Ser­vice-mem­ber or­gan­iz­a­tions are pre­par­ing to un­leash an on­slaught of out­reach on Cap­it­ol Hill. Mike Hay­den, a dir­ect­or of gov­ern­ment re­la­tions with the Mil­it­ary Of­ficers As­so­ci­ation of Amer­ica, who co­chairs the 33-group Mil­it­ary Co­ali­tion, said his or­gan­iz­a­tion is fo­cused on quan­ti­fy­ing the cost of the pro­posed cuts as they did in pre­vi­ous cam­paigns.

An av­er­age ser­vice mem­ber with a fam­ily of four who has served for 10 years would lose $1,400 by the end of 2015, thanks to a 1 per­cent cap on pay raises and a 5 per­cent re­duc­tion in hous­ing al­low­ances that the Pentagon is pro­pos­ing, ac­cord­ing to Hay­den’s group. The out-of-pock­et loss for the same two cuts would be about $2,100 for an Army cap­tain with a fam­ily of four who has served for 10 years. Those costs do not take in­to ac­count the in­crease in health care or Tri­Care fees, which the Pentagon has yet to de­tail, or the phaseout of dis­counts at com­mis­sary stores, which would lose $1 bil­lion of their $1.4 bil­lion sub­sidy over three years.

“As Sec­ret­ary Hagel said, “˜We ex­pect this is go­ing to be a tough up­hill battle,’ “ Hay­den said. “We agree.”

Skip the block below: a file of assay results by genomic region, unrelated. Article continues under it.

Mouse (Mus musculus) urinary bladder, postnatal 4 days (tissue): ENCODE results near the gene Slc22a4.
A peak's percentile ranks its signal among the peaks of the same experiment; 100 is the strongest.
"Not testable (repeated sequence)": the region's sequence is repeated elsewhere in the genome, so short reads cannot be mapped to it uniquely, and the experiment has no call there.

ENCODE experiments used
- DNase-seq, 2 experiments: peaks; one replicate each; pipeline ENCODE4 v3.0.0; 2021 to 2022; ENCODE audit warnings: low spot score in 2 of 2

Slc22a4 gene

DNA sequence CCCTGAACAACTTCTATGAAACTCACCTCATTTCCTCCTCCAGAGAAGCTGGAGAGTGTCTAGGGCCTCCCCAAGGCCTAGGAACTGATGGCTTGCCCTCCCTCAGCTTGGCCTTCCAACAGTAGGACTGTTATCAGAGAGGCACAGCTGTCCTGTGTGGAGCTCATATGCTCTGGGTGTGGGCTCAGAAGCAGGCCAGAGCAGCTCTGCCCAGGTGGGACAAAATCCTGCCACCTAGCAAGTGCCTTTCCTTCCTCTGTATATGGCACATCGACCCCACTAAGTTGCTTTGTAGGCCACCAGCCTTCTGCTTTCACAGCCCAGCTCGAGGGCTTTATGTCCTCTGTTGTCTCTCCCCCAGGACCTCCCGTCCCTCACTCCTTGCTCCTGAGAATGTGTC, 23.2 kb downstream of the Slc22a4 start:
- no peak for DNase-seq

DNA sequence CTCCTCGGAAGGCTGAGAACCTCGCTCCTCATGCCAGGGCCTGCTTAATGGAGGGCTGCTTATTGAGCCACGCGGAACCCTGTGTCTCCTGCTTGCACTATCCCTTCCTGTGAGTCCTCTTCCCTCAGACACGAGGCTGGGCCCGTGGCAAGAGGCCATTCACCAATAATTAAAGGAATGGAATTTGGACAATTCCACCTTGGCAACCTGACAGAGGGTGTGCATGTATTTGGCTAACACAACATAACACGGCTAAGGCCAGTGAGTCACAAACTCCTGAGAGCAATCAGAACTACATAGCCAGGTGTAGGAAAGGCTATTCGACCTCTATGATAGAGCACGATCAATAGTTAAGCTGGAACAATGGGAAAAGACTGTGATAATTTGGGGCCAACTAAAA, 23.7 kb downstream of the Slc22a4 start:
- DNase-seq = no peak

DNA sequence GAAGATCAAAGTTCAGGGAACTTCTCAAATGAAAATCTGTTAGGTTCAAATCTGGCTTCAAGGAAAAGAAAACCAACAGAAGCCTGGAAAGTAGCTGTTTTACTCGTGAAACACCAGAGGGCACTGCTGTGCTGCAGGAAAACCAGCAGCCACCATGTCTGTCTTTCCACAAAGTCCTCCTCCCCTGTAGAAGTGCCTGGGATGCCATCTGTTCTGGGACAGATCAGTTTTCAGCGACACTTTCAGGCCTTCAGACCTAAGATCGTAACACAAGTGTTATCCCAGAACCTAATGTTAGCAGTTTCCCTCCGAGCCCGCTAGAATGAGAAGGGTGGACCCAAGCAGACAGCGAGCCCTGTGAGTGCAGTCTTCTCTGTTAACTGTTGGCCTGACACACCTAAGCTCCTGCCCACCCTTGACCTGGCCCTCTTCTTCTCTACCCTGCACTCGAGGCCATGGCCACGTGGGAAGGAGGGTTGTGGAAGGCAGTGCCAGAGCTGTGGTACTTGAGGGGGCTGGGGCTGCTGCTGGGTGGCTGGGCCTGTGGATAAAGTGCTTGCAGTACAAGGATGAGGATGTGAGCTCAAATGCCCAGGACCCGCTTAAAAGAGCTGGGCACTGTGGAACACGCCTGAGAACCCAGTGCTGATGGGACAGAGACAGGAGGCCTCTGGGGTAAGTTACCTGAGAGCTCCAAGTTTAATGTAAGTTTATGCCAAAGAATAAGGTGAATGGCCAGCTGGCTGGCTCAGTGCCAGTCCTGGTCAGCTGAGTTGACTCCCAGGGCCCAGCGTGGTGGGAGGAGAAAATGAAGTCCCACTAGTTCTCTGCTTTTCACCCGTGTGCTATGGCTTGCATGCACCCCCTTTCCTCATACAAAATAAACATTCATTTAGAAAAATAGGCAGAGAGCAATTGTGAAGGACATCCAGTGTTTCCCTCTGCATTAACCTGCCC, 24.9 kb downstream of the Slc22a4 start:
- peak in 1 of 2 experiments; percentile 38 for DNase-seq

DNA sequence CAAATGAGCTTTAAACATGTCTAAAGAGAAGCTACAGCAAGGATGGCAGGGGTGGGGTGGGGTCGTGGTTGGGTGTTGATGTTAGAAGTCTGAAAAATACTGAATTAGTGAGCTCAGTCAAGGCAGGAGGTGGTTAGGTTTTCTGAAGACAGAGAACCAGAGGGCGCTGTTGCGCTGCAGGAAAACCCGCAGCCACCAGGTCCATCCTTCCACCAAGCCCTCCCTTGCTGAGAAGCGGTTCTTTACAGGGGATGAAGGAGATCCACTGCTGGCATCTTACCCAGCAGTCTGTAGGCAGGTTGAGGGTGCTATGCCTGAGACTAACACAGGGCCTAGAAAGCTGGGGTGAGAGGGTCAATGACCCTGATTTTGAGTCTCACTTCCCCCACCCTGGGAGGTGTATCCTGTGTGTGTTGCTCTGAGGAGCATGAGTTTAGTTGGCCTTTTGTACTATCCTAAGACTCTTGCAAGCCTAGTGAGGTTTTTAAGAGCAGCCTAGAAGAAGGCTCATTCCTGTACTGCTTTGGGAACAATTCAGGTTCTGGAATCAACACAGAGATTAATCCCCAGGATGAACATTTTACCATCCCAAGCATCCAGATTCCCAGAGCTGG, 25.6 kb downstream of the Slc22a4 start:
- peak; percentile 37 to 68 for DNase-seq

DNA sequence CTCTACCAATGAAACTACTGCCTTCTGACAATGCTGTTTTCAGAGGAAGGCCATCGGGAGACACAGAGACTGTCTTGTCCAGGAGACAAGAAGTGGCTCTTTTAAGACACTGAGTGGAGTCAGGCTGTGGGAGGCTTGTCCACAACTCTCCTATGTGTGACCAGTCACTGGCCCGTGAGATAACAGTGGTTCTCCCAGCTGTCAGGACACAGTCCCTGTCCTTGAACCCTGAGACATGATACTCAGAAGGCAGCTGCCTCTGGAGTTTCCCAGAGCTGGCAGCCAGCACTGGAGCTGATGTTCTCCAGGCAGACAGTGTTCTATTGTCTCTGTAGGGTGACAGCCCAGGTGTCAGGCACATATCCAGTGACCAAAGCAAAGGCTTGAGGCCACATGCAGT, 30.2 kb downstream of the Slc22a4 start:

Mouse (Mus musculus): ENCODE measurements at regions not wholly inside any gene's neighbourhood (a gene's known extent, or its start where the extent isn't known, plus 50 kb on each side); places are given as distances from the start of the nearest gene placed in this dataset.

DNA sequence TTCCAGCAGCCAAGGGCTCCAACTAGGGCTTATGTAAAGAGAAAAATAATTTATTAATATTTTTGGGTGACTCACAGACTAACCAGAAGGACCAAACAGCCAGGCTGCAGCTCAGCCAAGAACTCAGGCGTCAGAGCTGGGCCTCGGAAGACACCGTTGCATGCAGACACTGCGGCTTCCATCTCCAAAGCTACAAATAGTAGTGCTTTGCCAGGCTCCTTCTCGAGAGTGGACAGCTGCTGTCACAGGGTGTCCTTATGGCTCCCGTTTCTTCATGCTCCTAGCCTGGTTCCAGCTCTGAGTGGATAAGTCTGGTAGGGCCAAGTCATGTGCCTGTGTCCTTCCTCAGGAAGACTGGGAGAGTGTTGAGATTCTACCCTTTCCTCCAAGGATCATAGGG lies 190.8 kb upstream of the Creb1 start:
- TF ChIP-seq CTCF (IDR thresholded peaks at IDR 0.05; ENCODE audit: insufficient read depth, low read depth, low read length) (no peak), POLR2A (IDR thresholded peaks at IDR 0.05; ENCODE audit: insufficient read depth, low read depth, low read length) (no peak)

Ana­lysts, lob­by­ists, con­gres­sion­al aides, and de­fense-in­dustry in­siders ar­gue they have a hard time see­ing the Pentagon suc­ceed­ing in all of its re­quests, but that does not mean that per­son­nel ex­penses are safe from the chop­ping block. Be­cause Con­gress ap­proved re­du­cing eli­gible cost-of-liv­ing pay in­creases from 1.8 per­cent to 1 per­cent last year for mil­it­ary per­son­nel, the Pentagon has an easi­er case to make for pre­vail­ing in its bid to ex­tend them an­oth­er year and to freeze the pay for gen­er­al and flag of­ficers.

“I ex­pect Con­gress to be­grudgingly go along with the pro­posed pay freeze for flag and gen­er­al of­ficers and pay raise of 1 per­cent for every­one else,” said MacK­en­zie Eaglen, a fel­low with the con­ser­vat­ive Amer­ic­an En­ter­prise In­sti­tute. “But mem­bers will re­ject out­right the base-clos­ure re­quest, the com­mis­sary sub­sidy re­duc­tion, and plan to ask for a small con­tri­bu­tion to ser­vice mem­bers’ hous­ing al­low­ances.”

Health care fee in­creases are a con­stant battle, and are only ex­pec­ted to con­tin­ue, so there may be a way for Con­gress and the Pentagon to find some middle ground. The re­duc­tions in hous­ing al­low­ance and com­mis­sary be­ne­fits are new­er and ex­pec­ted to be con­tro­ver­sial, so their out­comes are un­clear.

Ul­ti­mately, though, it’s the act­ive-duty forces, rather than the re­tir­ees, vet­er­ans, or seni­ors, who may be the most vul­ner­able to the Pentagon’s budget ax.

“The poor act­ive-duty people can’t or­gan­ize,” said Lawrence Korb, a seni­or fel­low with the left-lean­ing Cen­ter for Amer­ic­an Pro­gress. “The act­ive-duty people can’t start call­ing their con­gress­men or get people out there, but oth­er groups can.”